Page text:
New research shows surge in violence in Welsh prisons
Violence in prisons has surged to record levels in Wales in a "pressure cooker" environment, according to new figures from the Ministry of Justice.
Research from BBC Wales' Newyddion 9 shows incidents of assault and serious assault increased by 53% in Welsh prisons between 2015 and 2016 alone.
In comparison, there was a 23% increase in England in the same time period.
These figures include both prisoner-on-prisoner violence, and attacks on prison staff.
In 2016 there were a total of 1,266 incidents of assault and serious assault in four Welsh prisons - HMP Cardiff, HMP Swansea, HMP Usk/Prescoed and HMP Parc, in Bridgend - up from 830 in the previous year.
Attacks against prison officers rose more dramatically, increasing 108% from 184 in 2015 to 382 in 2016.
Andy Baxter, Wales spokesman for the Prison Officers' Association, said officers need pepper spray, describing a "perfect storm" of conditions.
He said: "We've seen a huge reduction in the number of experienced staff, we've seen the emergence of psychoactive substances in prisons, we're also seeing more people in society being imprisoned for violent offences.
"We're 30 years behind the police, the police have carried pepper spray for 30 years and it's time prison officers were awarded the same protections."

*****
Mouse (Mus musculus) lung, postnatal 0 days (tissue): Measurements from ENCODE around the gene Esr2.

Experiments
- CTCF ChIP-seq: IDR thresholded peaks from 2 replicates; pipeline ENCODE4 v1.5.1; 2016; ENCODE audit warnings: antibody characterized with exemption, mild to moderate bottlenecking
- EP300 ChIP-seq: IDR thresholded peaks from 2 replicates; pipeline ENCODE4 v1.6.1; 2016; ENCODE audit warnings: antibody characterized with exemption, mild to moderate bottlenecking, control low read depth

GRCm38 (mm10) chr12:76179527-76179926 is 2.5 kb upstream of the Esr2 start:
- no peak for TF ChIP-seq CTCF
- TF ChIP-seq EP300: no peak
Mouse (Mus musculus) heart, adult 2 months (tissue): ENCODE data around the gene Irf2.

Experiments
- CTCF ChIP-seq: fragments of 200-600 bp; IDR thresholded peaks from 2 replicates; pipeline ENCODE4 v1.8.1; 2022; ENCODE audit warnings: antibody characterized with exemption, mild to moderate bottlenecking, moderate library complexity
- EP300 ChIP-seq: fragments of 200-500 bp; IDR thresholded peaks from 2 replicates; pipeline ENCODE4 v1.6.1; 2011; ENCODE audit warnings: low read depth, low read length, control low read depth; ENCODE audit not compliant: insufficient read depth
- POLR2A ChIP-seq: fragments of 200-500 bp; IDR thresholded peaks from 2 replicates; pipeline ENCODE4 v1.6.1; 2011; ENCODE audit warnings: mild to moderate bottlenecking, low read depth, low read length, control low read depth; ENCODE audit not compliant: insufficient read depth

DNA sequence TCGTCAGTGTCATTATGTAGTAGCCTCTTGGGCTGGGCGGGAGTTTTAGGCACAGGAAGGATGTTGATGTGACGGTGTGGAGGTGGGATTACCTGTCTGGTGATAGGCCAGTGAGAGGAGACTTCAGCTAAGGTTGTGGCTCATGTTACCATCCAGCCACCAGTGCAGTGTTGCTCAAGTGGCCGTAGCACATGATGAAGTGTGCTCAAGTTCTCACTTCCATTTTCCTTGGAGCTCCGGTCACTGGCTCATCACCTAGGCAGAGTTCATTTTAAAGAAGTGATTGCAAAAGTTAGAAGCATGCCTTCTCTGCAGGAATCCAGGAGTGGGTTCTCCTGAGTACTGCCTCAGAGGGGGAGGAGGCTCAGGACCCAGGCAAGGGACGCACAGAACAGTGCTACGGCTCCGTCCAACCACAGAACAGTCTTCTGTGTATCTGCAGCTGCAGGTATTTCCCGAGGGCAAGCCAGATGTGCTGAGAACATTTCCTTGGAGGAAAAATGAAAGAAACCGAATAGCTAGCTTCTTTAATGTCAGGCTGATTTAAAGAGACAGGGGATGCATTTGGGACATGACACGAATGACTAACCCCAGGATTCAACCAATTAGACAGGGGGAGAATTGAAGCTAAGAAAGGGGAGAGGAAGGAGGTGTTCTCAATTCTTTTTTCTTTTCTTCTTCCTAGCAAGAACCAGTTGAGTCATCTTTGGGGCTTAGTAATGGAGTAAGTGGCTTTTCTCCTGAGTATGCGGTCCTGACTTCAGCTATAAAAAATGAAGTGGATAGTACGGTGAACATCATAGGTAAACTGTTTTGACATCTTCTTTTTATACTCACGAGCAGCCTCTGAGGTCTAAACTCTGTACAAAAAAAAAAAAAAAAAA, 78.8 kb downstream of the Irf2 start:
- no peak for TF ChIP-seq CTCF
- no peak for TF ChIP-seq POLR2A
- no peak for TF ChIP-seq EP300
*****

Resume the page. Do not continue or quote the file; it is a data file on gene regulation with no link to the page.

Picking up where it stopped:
"Prisoners held hostage"
Newyddion 9 spoke to one former prisoner at HMP Swansea last year. He described the atmosphere as a "pressure cooker", with prisoners with "serious mental health issues" in the "worst possible place for them" and high risk prisoners mixing with low risk prisoners in Swansea.
"You've got people who've been convicted of murder being mixed up with people who've been convicted of petty crime, sharing cells," he said. "There were quite a few scenarios where prisoners were held hostage."
The man described an environment where rehabilitation "isn't enabled or even encouraged", making "prisoners feel hopeless".
"Violence is definitely inevitable because the welfare of the prisoners are the lowest of priorities, and that's why there's under staffing, because... the welfare of the staff members aren't put at the top. This isn't just a problem of prisoners, this is an issue of prison staff as well who are under-trained and undermanned," he said.
A spokeswoman for the Ministry of Justice (MoJ) said it was "urgently" looking at ways to reduce the figures, including investing £100m to hire 2,500 additional prison officers.
"HMP Berwyn is performing well since it opened and represents a key part of our £1.3bn investment to reform and modernise the prison estate," she said. "There has been a phased introduction of prisoners since it opened and there is no evidence to suggest larger prisons perform worse than smaller establishments."
She added the MoJ was implementing more safety measures, including 5,600 body-worn cameras for staff and piloting a scheme for incapacitate spray at four sites.